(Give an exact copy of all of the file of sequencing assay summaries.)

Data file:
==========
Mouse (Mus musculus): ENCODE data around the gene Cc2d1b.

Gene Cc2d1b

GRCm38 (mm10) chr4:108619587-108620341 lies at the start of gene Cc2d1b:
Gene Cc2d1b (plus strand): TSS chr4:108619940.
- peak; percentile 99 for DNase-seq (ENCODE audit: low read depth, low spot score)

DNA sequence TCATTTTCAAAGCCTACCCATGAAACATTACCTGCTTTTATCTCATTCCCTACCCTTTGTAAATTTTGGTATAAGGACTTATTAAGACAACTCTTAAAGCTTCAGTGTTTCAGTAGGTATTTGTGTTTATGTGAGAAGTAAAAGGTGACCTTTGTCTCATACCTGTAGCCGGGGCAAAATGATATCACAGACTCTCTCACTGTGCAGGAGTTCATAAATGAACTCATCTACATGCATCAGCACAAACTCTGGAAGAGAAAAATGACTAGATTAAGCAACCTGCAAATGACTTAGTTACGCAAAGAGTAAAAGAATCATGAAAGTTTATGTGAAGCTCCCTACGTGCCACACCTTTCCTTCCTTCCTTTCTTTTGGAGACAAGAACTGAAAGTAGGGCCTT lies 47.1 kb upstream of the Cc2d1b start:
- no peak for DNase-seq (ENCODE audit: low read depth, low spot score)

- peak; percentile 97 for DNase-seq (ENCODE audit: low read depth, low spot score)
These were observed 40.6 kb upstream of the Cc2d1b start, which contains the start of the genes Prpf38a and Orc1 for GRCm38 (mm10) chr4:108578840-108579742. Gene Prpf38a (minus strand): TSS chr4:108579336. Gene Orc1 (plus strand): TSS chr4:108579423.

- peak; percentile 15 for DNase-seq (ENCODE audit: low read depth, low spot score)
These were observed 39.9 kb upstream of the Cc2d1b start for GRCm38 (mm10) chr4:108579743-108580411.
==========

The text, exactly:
Mouse (Mus musculus): ENCODE data around the gene Cc2d1b.

Gene Cc2d1b

GRCm38 (mm10) chr4:108619587-108620341 lies at the start of gene Cc2d1b:
Gene Cc2d1b (plus strand): TSS chr4:108619940.
- peak; percentile 99 for DNase-seq (ENCODE audit: low read depth, low spot score)

DNA sequence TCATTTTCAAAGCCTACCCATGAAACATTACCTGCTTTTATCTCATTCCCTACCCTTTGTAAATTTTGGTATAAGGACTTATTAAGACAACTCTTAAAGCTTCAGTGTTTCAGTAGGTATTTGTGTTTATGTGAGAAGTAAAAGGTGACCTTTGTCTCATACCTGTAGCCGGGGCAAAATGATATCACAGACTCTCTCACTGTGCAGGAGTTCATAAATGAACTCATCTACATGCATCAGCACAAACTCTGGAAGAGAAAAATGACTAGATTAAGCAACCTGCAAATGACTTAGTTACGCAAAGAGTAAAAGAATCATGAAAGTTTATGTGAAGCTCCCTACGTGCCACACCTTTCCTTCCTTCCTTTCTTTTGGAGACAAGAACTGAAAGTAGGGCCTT lies 47.1 kb upstream of the Cc2d1b start:
- no peak for DNase-seq (ENCODE audit: low read depth, low spot score)

- peak; percentile 97 for DNase-seq (ENCODE audit: low read depth, low spot score)
These were observed 40.6 kb upstream of the Cc2d1b start, which contains the start of the genes Prpf38a and Orc1 for GRCm38 (mm10) chr4:108578840-108579742. Gene Prpf38a (minus strand): TSS chr4:108579336. Gene Orc1 (plus strand): TSS chr4:108579423.

- peak; percentile 15 for DNase-seq (ENCODE audit: low read depth, low spot score)
These were observed 39.9 kb upstream of the Cc2d1b start for GRCm38 (mm10) chr4:108579743-108580411.